Will resorts’ prosperity ever match the last boom?
ASPEN – The Roaring Fork Valley has traditionally bounced back strong from tough economic times, but this recession is so severe that Aspen might emerge as a different resort, according to experts on demographics and resort economies.
Jim Westkott, a senior demographer with the Colorado state government, and Ford Frick, managing director of BBC Research and Consulting in Denver, said they doubt Aspen and Snowmass Village can just ride out the recession and pick up with business as usual when it eases.
“I don’t see how anybody can say we’re going to return to lost levels of prosperity,” said Frick, whose firm advises organizations from ski resorts to major cities on everything from marketing studies to transportation systems. The firm helped Aspen study how to revitalize its downtown core.
While Aspen is “probably insulated as well as anyone,” Frick said it will be a tough time for destination resorts for the foreseeable future. “We haven’t seen this one before,” he said, referring to the strength and type of the recession. “The resorts are more vulnerable.”
Most recessions hit at the base of the population and sometimes trickle up to the wealthy. This recession struck the rich harder, quicker. Wealthy travelers who visit or live part-time at high-end resorts like Aspen were at “ground zero” of the recession, Frick said. As a result, he sees the real estate market eroding further. The number of real estate transactions has dropped in many western mountain resorts, but sales prices are generally hanging tough. He believes that will change.
“Prices will follow,” Frick said. “We’re hardly there yet.”
Demand, but less of it
Westkott has paid special attention to the Aspen-area’s economy as a speaker for several years at the annual State of the Valley conference hosted by the nonprofit Healthy Mountain Communities. He has helped elected officials in the valley understand the key role that second homes have played in the local economy.
Westkott said this week that there will continue to be a demand for high-end homes in Aspen, but at a reduced level than the boom period from 2002 through 2007. Buyers will now be people who truly want to live in Aspen at least part-time, not people buying property simply as a good investment.
“That’s going to be gone for sure, the second-home speculative market,” Westkott said.
But he was generally bullish about Aspen’s future despite what he foresees as “softening” of “the second-home dominance.” He believes traditional tourism will experience a revival. There will be more short-term visitors who don’t own property. They will revitalize the downtown commercial core and attract more businesses that cater to them.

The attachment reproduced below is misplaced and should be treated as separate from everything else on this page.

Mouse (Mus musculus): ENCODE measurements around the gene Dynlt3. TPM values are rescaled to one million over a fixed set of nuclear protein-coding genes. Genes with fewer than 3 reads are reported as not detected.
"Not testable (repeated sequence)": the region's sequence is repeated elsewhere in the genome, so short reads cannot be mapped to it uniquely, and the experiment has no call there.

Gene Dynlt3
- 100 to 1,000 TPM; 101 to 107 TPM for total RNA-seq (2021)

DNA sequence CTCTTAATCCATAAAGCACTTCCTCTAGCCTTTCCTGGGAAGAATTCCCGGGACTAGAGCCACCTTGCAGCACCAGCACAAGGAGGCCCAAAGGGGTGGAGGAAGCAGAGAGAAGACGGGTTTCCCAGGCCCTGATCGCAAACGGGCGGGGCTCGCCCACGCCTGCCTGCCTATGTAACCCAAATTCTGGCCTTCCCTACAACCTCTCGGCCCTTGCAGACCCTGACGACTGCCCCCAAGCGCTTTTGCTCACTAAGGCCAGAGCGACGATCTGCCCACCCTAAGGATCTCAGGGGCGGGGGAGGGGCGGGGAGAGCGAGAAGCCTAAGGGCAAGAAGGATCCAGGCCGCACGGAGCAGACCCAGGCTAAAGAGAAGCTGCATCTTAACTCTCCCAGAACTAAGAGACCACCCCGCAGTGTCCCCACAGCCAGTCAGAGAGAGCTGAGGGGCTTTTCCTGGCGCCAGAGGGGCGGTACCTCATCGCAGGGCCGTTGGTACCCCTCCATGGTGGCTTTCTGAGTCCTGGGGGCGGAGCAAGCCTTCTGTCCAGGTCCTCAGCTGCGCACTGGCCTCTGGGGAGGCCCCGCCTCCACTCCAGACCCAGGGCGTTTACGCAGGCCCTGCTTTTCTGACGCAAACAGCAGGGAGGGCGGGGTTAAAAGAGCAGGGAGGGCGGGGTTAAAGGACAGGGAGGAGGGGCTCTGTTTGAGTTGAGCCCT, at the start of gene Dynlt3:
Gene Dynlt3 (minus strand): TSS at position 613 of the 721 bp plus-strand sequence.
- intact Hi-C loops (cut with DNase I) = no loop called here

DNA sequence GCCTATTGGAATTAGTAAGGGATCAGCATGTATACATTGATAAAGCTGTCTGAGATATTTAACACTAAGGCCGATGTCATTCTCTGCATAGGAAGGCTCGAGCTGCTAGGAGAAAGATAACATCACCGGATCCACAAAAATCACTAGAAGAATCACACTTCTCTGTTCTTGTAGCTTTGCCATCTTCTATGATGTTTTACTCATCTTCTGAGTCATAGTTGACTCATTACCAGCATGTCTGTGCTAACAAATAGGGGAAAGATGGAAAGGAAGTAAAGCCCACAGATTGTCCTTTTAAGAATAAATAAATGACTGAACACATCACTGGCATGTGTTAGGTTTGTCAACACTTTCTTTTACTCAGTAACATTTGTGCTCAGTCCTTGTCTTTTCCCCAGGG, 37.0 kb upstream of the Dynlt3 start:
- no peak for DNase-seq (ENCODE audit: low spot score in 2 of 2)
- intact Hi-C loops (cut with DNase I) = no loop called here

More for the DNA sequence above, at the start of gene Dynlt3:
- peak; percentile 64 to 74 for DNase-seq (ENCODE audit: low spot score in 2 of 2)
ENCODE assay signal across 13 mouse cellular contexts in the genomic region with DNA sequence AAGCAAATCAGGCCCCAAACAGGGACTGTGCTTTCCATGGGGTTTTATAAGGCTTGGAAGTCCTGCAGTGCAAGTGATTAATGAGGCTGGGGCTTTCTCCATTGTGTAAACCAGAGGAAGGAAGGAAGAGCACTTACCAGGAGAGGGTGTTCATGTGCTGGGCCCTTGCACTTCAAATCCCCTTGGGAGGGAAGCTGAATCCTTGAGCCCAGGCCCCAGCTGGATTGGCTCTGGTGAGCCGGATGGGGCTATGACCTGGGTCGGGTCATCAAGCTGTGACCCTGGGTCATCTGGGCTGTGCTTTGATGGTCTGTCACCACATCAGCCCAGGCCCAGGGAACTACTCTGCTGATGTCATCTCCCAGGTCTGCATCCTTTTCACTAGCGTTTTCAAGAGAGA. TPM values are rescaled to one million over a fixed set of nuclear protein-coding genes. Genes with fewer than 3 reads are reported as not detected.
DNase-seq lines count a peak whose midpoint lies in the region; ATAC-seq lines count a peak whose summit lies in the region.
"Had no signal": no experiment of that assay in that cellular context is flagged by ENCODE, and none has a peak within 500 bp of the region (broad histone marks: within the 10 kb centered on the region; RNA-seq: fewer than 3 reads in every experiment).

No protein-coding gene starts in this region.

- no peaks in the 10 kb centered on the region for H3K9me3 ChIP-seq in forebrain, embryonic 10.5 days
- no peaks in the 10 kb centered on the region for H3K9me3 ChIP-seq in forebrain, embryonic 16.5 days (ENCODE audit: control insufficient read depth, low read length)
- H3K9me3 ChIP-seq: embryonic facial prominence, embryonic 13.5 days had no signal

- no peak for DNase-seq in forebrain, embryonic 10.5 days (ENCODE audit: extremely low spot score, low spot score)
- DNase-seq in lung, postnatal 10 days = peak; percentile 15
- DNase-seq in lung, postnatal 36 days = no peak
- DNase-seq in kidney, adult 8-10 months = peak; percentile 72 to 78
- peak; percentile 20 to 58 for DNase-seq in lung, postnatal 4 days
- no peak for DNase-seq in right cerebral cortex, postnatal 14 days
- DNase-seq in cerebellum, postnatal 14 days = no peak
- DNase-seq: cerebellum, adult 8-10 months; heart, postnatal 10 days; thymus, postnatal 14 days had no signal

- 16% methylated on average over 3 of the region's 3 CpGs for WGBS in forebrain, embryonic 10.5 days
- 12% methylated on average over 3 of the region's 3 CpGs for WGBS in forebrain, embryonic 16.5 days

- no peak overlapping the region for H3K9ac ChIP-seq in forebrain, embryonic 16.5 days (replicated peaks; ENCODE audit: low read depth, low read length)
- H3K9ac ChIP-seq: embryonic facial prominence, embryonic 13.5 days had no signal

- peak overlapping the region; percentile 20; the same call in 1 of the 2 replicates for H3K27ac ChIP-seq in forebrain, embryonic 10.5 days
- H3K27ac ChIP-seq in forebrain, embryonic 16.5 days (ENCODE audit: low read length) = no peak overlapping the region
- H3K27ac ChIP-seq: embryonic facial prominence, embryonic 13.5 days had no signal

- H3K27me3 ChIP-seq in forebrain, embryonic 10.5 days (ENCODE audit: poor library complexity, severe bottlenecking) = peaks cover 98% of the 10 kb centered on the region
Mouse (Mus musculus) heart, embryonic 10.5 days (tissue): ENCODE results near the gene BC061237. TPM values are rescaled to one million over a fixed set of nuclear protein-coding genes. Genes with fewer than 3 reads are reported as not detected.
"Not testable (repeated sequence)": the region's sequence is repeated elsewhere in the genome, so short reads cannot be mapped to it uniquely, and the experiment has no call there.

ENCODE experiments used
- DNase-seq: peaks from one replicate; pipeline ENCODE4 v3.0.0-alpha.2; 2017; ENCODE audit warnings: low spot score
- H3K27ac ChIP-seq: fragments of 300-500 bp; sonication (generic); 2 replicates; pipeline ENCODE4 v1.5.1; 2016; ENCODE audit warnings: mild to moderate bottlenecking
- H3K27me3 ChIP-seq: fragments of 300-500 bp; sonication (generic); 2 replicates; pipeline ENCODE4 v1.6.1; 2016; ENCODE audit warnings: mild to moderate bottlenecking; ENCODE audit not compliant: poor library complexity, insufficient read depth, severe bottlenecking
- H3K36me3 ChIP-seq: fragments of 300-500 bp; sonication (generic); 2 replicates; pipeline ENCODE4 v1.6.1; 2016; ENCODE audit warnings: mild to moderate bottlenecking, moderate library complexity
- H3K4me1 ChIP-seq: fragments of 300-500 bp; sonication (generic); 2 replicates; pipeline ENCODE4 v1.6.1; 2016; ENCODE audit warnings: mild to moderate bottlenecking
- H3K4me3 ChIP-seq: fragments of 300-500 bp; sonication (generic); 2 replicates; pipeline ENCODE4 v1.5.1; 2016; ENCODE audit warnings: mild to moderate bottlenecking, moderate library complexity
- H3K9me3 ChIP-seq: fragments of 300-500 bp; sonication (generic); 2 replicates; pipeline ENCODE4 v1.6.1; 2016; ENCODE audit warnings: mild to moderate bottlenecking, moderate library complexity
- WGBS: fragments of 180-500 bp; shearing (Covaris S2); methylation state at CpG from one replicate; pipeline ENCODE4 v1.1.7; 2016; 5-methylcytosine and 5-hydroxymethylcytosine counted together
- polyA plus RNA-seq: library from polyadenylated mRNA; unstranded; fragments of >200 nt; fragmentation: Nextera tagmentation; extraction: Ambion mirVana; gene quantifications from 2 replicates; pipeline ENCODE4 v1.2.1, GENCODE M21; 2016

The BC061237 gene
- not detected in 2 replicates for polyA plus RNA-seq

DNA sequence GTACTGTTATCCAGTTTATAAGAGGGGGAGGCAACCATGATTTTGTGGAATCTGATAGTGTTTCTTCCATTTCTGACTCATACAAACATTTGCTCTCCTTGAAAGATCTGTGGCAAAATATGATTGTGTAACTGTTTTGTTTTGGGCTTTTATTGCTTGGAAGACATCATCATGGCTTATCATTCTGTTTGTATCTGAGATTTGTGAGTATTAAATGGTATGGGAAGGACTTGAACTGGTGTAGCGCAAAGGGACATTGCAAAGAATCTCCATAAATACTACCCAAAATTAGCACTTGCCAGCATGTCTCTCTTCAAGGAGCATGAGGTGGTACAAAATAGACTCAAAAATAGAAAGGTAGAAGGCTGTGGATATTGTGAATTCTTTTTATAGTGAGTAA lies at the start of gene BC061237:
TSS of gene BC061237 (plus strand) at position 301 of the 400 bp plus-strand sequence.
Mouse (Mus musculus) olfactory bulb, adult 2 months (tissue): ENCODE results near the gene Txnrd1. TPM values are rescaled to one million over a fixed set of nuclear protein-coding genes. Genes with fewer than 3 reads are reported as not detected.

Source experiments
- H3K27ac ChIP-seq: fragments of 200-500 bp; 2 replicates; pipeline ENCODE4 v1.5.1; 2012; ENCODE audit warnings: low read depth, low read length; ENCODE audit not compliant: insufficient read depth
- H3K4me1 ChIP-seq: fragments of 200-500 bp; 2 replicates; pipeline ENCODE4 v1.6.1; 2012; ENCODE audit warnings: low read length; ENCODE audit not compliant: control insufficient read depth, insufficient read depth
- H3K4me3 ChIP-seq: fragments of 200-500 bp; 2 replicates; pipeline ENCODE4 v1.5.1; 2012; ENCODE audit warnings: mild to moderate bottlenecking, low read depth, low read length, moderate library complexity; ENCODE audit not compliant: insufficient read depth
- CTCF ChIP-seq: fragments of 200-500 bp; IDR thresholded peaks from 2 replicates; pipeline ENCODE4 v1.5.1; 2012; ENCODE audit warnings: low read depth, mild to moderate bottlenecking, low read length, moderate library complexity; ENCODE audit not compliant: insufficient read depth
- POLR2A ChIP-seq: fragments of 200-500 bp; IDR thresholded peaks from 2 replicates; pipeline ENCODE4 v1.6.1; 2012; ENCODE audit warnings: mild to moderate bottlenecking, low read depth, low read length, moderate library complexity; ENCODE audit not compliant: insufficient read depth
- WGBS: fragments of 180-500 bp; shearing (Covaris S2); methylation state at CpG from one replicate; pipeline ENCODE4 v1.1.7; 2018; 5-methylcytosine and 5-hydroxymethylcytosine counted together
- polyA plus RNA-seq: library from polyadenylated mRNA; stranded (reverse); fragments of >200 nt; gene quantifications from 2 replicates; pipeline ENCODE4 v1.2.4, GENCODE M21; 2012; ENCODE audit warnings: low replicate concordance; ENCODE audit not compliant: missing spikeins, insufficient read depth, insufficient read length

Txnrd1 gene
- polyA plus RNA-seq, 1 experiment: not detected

Real estate sales and development, along with service for second-home owners, started supplanting short-term tourism as an economic driver in the 1990s. The recession will help restore some balance between the real estate sales and development sector and traditional tourism, he said.
Still a Mecca for Boomers
Westkott said aging Baby Boomers will continue to shape the future of Aspen and Snowmass Village. The recession doesn’t prevent people from aging, he quipped, and more and more Baby Boomers are reaching retirement age. They will be attracted to places like Aspen as homeowners and travelers.
“The beauty of the area has not been lost,” Westkott said.
But Frick believes the recession and its aftermath will be more cataclysmic for destination resorts, despite Baby Boomers. He doesn’t foresee a strong revival of traditional tourism. Participation in virtually all “skill sports,” such as downhill skiing, is declining among younger populations, he said. And as Baby Boomers age, they are leaving the sport. Resorts will settle to a new level of business, Frick said, and it will likely be “painful.”
The aging of the Baby Boomers also has implications on the real estate market in mountain resorts. Living at high altitude appeals to younger retirees in their late 50s and 60s, Frick said. But as people age and face medical issues, high elevation resorts lose their appeal for many people.
Both Frick and Westkott stressed that this recession is plowing up so much new ground that no one can forecast the effects with any certainty.
History shows that Pitkin, Garfield and Eagle counties recover from recessions quicker in general than Colorado and the United States as a whole. A nonprofit research organization called Headwaters Economics updated profiles on counties throughout the western United States earlier this year. In those profiles were snapshots of how counties recovered from recessions in key areas like job growth and personal income.
The study looked at how the counties fared during and immediately after the past five recessions: in 1975, 1980, 1982, 1991 and 2001.
Pitkin County added a higher percentage of jobs than Colorado and the United States in all recoveries except after the 1991 recession. Personal income – which measures everything from wages for worker bees to investments for fat cats – in Pitkin County far outpaced that of Colorado and the nation during all recoveries, according to Headwaters Economics’ data.
Garfield County’s recovery from the recessions was stronger than Colorado and the United States every year except 1982, the study showed. Eagle County bounced back quicker than the rest of the country after every recession.
(The county profiles can be found at http://www.headwaterseconomics.org, then clicking on the link titled “Economic Profile Systems” and following the instructions.)
While the Roaring Fork Valley recovered well from past recessions, there are no guarantees the trend will hold true.
“We’re still gauging the impact of this recession. Looking at statistics from the past alone can be risky. However, we know that more diverse economies are more resilient and more likely to recover faster,” said Ben Alexander, associate director of Headwaters Economics.